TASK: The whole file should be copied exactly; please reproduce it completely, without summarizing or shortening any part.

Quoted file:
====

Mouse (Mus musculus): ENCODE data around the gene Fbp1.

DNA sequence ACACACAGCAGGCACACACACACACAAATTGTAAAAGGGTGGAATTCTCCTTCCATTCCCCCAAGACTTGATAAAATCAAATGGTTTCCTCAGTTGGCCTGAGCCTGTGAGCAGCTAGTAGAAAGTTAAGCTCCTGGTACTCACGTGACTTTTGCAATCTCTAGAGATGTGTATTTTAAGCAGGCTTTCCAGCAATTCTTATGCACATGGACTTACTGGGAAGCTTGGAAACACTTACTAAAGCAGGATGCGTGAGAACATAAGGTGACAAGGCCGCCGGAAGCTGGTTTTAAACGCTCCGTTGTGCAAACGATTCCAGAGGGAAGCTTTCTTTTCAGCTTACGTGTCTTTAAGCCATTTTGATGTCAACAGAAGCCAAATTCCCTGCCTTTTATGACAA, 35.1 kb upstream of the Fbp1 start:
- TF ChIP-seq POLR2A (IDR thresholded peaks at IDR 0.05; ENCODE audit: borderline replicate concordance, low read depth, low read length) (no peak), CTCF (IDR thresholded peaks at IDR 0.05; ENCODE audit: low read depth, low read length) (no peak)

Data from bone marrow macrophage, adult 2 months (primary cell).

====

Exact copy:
Mouse (Mus musculus): ENCODE data around the gene Fbp1.

DNA sequence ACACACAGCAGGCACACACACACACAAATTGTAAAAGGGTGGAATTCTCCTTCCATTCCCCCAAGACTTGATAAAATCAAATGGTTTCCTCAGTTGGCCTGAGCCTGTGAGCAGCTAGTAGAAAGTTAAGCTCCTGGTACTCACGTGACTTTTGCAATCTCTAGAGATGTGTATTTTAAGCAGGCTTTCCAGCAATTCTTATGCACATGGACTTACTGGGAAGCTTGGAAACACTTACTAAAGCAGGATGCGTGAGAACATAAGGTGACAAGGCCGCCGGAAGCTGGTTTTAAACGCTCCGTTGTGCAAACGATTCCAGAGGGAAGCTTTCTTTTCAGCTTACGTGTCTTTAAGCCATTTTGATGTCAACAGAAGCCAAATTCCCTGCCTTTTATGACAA, 35.1 kb upstream of the Fbp1 start:
- TF ChIP-seq POLR2A (IDR thresholded peaks at IDR 0.05; ENCODE audit: borderline replicate concordance, low read depth, low read length) (no peak), CTCF (IDR thresholded peaks at IDR 0.05; ENCODE audit: low read depth, low read length) (no peak)

Data from bone marrow macrophage, adult 2 months (primary cell).